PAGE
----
But his tenure as a railway minister is remembered for the moral fabric that he showed. There was a railway accident in Mehboob Nagar, which saw 112 passengers dead. He resigned from the post after the accident, but his resignation was turned down by Panditji. Unfortunately, 3 months later, another accident at Ariyalur killed 144, and he resigned again, this time with a request to the PM to accept. A visibly glum Nehru explained to the Parliament that the acceptance was not a question on his ability and a lesson in Constitutional properiety.
(On the other hand, modern day railway ministers dispense some compensation and conveniently forget the resignation and give a lip service to the modernisation of railways)

1964 saw the demise of Jawaharlal Nehru, and  the re-emergence of a question---"Who After Nehru".
International newspapers and magazines wrote that the experiment of Indian democracy will die along with the death of Nehru. India was facing problems of hungry millions, neighbours ready for war and drought. The Idea of India was in serious danger of becoming a footnote in history.

There were two main contenders for the post. Nehru's daughter Indira and the Morarji Desai. The syndicate headed by K. Kaamraj(often referred as the Chankya of Indian Politics), did not like the loud ambition of Desai(Congress never likes loud ambitions, hence neither Desai nor Sharad Pawar ever became Prime Ministers of a Congress Government) and deemed Indira to be too inexperienced. An experienced Shastriji was given the reins of the government.

His first Major challenge was the persistent hunger that India was facing, which lead to the country standing with a begging bowl. He initiated steps to increase the productivity of wheat and milk in the country.

He was so impressed with Verghese Kurien's(founder of Amul) efforts that he decided to stay a whole night to see the working of a dairy in the morning.(Another very interesting story....but more of it sometime later)

Another major challenge was when Pakistan attacked the Rann of Kutch. He asked the Army to give a befitting reply for this mistake. But the war escalated when Pakistan, attacked Kashmir, by moving towards Chaamb. He met all the 3 military chiefs and asked for a breifing. The Indian army chief informed that once Chaamb falls, it will be difficult to hold on to Kashmir. He suggested that India must open a front and attack Lahore. Shastriji's instructions were clear....Get Lahore before they get Chaamb. He also involved the Navy (Karachi was under a naval blockade) and the Airforce to help the army.  

This response stunned Pakistan and it tried to wriggle out the situation by asking USA and China to help. China threatened to attack India from the Western flank, but did not after a sternly worded letter by Shastriji, by telling that they shall not be cowed down by this bullying. An international conference was hurriedly called at Tashkent, where both sides went back to the pre-war positions(which I think was a mistake).

But what happened after this is a real mystery. Shastriji was found dead in his hotel and it was initially suspected to be a case of poisoning. No postmortem was ever conducted and it was declared a case of heart attack(with out postmortem). Shastriji's wife, Lalita Shastri claims that the body had turned blue(an indication of poisoning) and there were certain cuts on the body that were not investigated.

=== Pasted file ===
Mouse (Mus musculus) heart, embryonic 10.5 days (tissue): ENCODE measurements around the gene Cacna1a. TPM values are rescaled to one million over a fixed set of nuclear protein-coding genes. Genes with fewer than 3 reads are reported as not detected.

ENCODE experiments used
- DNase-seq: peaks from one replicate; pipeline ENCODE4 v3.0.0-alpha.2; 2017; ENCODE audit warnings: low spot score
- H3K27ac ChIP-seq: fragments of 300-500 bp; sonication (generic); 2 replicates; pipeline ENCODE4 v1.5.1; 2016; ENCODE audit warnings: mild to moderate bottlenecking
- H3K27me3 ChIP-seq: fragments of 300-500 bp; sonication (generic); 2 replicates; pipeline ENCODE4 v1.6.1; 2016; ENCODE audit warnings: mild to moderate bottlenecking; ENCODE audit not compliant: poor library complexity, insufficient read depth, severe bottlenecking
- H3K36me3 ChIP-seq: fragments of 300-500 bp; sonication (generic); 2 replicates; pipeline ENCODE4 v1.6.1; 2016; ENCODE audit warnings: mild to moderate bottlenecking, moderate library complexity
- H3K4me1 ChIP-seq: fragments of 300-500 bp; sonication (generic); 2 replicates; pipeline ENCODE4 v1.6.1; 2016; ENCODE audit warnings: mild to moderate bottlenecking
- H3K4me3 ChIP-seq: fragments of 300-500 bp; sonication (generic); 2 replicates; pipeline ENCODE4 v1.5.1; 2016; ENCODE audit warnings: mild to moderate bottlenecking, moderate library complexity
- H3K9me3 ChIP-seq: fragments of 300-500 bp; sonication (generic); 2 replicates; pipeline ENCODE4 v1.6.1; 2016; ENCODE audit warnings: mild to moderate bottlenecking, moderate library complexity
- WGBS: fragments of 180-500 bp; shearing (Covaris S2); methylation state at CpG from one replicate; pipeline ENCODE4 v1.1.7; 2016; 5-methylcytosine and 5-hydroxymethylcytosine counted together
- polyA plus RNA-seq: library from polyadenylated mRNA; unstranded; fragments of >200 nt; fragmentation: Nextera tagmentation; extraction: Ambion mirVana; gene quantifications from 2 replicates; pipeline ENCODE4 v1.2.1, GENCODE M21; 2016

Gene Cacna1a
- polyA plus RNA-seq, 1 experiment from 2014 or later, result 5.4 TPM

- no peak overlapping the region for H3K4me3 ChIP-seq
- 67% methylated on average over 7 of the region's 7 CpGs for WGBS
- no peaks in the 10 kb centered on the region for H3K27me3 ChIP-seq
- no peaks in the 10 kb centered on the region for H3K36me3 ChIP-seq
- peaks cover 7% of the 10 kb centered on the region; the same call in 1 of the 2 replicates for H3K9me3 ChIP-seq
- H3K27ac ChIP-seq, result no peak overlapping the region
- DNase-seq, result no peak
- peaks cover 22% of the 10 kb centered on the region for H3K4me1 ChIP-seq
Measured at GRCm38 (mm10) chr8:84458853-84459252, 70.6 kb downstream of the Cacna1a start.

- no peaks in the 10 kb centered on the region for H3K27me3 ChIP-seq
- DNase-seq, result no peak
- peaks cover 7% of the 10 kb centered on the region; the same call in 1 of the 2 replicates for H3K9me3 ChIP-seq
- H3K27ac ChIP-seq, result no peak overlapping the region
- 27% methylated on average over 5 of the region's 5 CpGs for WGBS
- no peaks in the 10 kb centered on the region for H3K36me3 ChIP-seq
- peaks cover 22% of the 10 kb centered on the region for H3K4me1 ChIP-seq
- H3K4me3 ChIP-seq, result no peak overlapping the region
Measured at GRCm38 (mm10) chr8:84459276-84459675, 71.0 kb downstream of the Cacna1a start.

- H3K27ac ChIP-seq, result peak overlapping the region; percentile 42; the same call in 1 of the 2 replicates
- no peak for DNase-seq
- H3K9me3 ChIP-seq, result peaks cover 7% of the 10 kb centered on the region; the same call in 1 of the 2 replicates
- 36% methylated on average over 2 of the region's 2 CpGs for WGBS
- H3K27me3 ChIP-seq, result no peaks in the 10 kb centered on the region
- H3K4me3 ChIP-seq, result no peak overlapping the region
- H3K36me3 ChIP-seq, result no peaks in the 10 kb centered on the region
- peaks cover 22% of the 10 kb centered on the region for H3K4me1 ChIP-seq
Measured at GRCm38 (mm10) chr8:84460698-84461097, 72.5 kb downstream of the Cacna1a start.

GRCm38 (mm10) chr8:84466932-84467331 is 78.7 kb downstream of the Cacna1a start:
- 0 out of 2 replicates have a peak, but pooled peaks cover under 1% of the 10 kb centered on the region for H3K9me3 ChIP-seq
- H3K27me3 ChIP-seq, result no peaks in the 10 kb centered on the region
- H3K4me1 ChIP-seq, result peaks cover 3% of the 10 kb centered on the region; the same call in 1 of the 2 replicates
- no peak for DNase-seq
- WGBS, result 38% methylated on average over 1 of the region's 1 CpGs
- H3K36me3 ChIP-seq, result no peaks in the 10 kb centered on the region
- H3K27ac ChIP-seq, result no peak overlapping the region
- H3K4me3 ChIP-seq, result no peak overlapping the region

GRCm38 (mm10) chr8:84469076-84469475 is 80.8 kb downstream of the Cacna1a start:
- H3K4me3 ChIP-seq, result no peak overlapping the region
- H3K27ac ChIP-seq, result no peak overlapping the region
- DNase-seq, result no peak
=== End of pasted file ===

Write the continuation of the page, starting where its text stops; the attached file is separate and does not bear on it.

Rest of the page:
Adding grist to the rumour mill is the extraordinary secrecy over the case. For instance, various RTI applications over the years have sought information both on what documentation is available on the matter and if the government could kindly declassify it. In 2009, the PMO had replied that it had only one document relating to Shastri’s death but refused to declassify it under a clause that would “prejudicially affect the sovereignty and integrity of the country, the security, strategic, scientific or economic interests of the state, relation with foreign state or lead to incitement of an offence”. (I never understood what the above lines meant)

11 years after his death, the Janata Party Government set up an enquiry comittee. Called the Raj Narain Inquiry, it never came up with any conclusions but began the process. However, no record of this can be found in the Parliament library—by itself not a sinister event as lots of vital documents have disappeared often due to carelessness.

But there is an even more curious series of events linked to the inquiry. Two witnesses were scheduled to depose before this parliamentary body in 1977. One was R.N. Chugh, Shastri’s doctor who accompanied him to Tashkent. The second was Ram Nath, his personal servant, who was also present on the day of his death. Chugh was travelling to Delhi by road to testify before the committee and was hit by a truck and died. Ram Nath came to Delhi and visited Shastri’s widow before the deposition. According to family members, he told her, “Bahut din ka bojh tha, amma. Aaj sab bata denge (I have been carrying this burden too long. I will shed it today).” Ram Nath left the 1, Motilal Nehru, residence to make his way to Parliament. He was hit by a moving vehicle, his legs crushed (eventually amputated) and he lost his memory.

To-date, the Shastri family maintains that his death was not an accident, but a international muder. We shall never know the whole truth, but surely know that India was robbed of a great Prime Minister at the peak of his abilities.

To the believers, God just exists. I am sure God exists, but in Shastriji's case he was not just.

P.S :: Can you name the Prime Ministers, who preceded and succeeded Lal Bahadur Shastri???

Friday, 21 September 2012

An attempt at reality check

" I do repent. But heaven hath pleased it so,
To punish me with this and this with me,
That I must be their scourge and minister.
I will bestow him and will answer well
The death I gave him. So, again, good night.
I must be cruel only to be kind. "
----Hamlet, Act III, Scene IV